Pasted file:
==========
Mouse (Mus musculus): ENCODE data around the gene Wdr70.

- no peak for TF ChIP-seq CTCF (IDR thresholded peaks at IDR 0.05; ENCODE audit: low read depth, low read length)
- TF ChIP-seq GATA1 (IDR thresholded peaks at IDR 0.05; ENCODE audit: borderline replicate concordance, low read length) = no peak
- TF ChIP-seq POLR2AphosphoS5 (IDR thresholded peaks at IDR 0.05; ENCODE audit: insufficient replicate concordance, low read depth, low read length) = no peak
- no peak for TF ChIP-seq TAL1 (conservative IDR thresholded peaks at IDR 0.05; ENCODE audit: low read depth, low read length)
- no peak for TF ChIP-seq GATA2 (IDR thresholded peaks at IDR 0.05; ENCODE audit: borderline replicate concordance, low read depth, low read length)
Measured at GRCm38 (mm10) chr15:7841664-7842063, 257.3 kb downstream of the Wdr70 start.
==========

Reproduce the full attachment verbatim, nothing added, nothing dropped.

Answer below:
Mouse (Mus musculus): ENCODE data around the gene Wdr70.

- no peak for TF ChIP-seq CTCF (IDR thresholded peaks at IDR 0.05; ENCODE audit: low read depth, low read length)
- TF ChIP-seq GATA1 (IDR thresholded peaks at IDR 0.05; ENCODE audit: borderline replicate concordance, low read length) = no peak
- TF ChIP-seq POLR2AphosphoS5 (IDR thresholded peaks at IDR 0.05; ENCODE audit: insufficient replicate concordance, low read depth, low read length) = no peak
- no peak for TF ChIP-seq TAL1 (conservative IDR thresholded peaks at IDR 0.05; ENCODE audit: low read depth, low read length)
- no peak for TF ChIP-seq GATA2 (IDR thresholded peaks at IDR 0.05; ENCODE audit: borderline replicate concordance, low read depth, low read length)
Measured at GRCm38 (mm10) chr15:7841664-7842063, 257.3 kb downstream of the Wdr70 start.